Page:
Yumbe District Engineers Invent Tool for Opening Up Clogged Boreholes

The water department of Yumbe district has invented and fabricated a hand held tool for silt removal from boreholes. In Yumbe, upto 85% of the population depends on boreholes for water but only 75-89% of established boreholes are functional according to a district brief introducing the new invention. Silting is a major contributor to the dysfunction of boreholes but unclogging one using modern technology (a compressor) costs about UGX 7m. The engineers who created this new tool explain in the briefing paper that is cuts the cost of this process to UGX 2m.

The tool is made out of steel round hollow section 100mm in diameter and 350mm height. The bottom of the tool is sealed and provided with propeller like cutting edge structures. To use it, the tool is connected to pipes and lowered into the well until it touches the silt. The end of the last connected pipe is then connected to a cross bar and rotated. This makes the tool to cut into the silt and as it digs deeper in, the cut silt is pushed upwards. When the tool is filled up with the silt, it is removed and the silt emptied. This process is repeated several times until when the tool has reached the original drill depth of the well.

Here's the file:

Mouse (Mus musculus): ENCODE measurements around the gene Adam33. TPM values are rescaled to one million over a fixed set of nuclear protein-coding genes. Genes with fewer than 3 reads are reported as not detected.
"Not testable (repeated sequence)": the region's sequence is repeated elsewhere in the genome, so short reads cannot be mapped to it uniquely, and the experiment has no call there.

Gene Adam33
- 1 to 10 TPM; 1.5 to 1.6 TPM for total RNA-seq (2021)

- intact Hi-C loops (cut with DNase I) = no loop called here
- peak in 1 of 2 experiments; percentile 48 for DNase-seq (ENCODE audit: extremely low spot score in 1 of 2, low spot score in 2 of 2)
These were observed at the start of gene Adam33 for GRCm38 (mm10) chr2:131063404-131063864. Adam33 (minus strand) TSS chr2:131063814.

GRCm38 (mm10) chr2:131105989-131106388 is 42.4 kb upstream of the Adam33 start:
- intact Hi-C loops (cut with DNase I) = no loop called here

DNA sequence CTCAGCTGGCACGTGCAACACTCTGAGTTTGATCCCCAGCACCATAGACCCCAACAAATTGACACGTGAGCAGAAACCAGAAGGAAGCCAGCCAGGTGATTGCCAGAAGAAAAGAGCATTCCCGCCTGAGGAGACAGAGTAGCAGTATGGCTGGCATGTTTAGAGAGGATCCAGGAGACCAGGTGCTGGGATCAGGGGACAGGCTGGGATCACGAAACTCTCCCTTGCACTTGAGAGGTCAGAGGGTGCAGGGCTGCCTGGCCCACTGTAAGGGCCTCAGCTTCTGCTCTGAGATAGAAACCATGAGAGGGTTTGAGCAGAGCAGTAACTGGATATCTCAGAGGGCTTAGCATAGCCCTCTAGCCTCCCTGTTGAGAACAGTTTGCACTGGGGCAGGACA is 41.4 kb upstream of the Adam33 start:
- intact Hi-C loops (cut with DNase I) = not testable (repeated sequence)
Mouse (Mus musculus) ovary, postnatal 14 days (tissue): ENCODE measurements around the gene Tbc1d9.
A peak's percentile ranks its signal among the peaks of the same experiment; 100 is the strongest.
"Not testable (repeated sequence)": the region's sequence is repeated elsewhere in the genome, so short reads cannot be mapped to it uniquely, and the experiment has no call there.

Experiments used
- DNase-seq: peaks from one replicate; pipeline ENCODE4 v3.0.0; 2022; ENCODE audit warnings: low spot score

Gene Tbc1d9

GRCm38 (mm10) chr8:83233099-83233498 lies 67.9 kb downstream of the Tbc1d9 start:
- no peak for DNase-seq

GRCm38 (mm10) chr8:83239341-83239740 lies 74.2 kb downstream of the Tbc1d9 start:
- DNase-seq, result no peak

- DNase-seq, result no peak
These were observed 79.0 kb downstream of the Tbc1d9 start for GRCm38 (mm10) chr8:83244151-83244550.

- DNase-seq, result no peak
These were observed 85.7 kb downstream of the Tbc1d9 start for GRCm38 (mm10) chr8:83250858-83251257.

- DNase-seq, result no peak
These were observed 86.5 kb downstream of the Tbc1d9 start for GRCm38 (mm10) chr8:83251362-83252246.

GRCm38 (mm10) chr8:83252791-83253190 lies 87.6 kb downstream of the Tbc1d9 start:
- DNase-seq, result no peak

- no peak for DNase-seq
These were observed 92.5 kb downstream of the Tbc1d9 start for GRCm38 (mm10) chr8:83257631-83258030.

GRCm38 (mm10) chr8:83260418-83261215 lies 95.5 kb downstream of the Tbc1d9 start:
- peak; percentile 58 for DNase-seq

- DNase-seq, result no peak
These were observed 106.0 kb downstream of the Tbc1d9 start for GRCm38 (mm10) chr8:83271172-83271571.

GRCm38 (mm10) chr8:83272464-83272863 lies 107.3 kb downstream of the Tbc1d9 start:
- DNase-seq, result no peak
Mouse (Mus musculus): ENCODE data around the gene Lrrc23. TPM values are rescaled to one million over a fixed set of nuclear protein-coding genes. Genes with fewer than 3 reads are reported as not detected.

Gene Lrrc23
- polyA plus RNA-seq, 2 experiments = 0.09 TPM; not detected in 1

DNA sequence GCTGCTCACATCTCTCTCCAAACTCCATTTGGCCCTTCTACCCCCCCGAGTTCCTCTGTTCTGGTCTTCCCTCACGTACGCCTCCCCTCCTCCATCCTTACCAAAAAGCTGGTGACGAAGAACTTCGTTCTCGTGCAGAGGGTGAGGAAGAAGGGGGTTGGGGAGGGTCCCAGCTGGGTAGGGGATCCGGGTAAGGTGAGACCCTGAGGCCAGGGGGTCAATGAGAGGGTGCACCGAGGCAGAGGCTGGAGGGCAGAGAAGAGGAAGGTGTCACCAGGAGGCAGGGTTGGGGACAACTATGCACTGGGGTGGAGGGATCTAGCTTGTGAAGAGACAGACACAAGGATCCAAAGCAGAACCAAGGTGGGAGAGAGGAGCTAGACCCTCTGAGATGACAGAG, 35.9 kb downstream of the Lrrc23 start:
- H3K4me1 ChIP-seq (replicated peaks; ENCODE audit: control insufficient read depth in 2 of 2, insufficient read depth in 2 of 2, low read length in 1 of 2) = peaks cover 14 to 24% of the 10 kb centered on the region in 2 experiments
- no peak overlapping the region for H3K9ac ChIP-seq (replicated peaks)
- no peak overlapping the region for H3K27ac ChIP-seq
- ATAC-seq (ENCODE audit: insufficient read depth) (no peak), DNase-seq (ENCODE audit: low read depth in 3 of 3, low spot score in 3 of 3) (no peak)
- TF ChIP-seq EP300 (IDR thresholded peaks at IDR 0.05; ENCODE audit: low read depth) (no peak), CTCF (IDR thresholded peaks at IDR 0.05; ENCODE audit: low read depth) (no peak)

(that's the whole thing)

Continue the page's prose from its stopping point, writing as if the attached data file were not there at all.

In its present iteration, the tool is quite labour intensive. It may take 2-3 days to completely clean out a clogged boreholes. Nonetheless, contractors have shown some preference for it over the more expensive modern technology, according to the briefing paper. It has so far been used to clean out used 10 boreholes in the district.

- Aug. 7, 2013
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